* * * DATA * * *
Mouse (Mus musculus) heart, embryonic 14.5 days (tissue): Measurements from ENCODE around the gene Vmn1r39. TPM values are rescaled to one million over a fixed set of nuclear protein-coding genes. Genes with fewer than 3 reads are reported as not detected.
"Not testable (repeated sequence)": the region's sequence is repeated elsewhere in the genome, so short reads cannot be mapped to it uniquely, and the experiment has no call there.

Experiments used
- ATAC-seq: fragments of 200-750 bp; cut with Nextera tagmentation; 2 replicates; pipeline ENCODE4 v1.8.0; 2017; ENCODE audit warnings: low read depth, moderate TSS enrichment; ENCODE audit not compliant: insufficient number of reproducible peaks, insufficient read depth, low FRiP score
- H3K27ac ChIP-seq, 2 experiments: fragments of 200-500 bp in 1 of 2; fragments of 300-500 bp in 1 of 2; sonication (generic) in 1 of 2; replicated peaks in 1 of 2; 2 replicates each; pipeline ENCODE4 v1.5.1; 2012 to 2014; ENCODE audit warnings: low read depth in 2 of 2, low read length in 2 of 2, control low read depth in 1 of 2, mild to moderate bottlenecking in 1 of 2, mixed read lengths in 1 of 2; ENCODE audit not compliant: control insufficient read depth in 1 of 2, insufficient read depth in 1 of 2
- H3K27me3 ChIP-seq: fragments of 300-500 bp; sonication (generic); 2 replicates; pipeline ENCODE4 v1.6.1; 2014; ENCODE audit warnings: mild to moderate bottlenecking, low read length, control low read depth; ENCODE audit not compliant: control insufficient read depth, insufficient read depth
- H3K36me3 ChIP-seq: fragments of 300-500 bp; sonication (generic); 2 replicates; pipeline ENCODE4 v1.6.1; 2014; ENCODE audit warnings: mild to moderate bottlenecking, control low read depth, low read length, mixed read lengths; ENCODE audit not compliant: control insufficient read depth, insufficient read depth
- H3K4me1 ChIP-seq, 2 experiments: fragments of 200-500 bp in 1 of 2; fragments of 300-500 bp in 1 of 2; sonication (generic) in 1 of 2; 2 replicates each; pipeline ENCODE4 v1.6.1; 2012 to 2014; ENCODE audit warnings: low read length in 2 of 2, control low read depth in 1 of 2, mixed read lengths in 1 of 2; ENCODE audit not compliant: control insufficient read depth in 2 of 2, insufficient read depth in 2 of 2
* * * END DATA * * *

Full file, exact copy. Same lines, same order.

Mouse (Mus musculus) heart, embryonic 14.5 days (tissue): Measurements from ENCODE around the gene Vmn1r39. TPM values are rescaled to one million over a fixed set of nuclear protein-coding genes. Genes with fewer than 3 reads are reported as not detected.
"Not testable (repeated sequence)": the region's sequence is repeated elsewhere in the genome, so short reads cannot be mapped to it uniquely, and the experiment has no call there.

Experiments used
- ATAC-seq: fragments of 200-750 bp; cut with Nextera tagmentation; 2 replicates; pipeline ENCODE4 v1.8.0; 2017; ENCODE audit warnings: low read depth, moderate TSS enrichment; ENCODE audit not compliant: insufficient number of reproducible peaks, insufficient read depth, low FRiP score
- H3K27ac ChIP-seq, 2 experiments: fragments of 200-500 bp in 1 of 2; fragments of 300-500 bp in 1 of 2; sonication (generic) in 1 of 2; replicated peaks in 1 of 2; 2 replicates each; pipeline ENCODE4 v1.5.1; 2012 to 2014; ENCODE audit warnings: low read depth in 2 of 2, low read length in 2 of 2, control low read depth in 1 of 2, mild to moderate bottlenecking in 1 of 2, mixed read lengths in 1 of 2; ENCODE audit not compliant: control insufficient read depth in 1 of 2, insufficient read depth in 1 of 2
- H3K27me3 ChIP-seq: fragments of 300-500 bp; sonication (generic); 2 replicates; pipeline ENCODE4 v1.6.1; 2014; ENCODE audit warnings: mild to moderate bottlenecking, low read length, control low read depth; ENCODE audit not compliant: control insufficient read depth, insufficient read depth
- H3K36me3 ChIP-seq: fragments of 300-500 bp; sonication (generic); 2 replicates; pipeline ENCODE4 v1.6.1; 2014; ENCODE audit warnings: mild to moderate bottlenecking, control low read depth, low read length, mixed read lengths; ENCODE audit not compliant: control insufficient read depth, insufficient read depth
- H3K4me1 ChIP-seq, 2 experiments: fragments of 200-500 bp in 1 of 2; fragments of 300-500 bp in 1 of 2; sonication (generic) in 1 of 2; 2 replicates each; pipeline ENCODE4 v1.6.1; 2012 to 2014; ENCODE audit warnings: low read length in 2 of 2, control low read depth in 1 of 2, mixed read lengths in 1 of 2; ENCODE audit not compliant: control insufficient read depth in 2 of 2, insufficient read depth in 2 of 2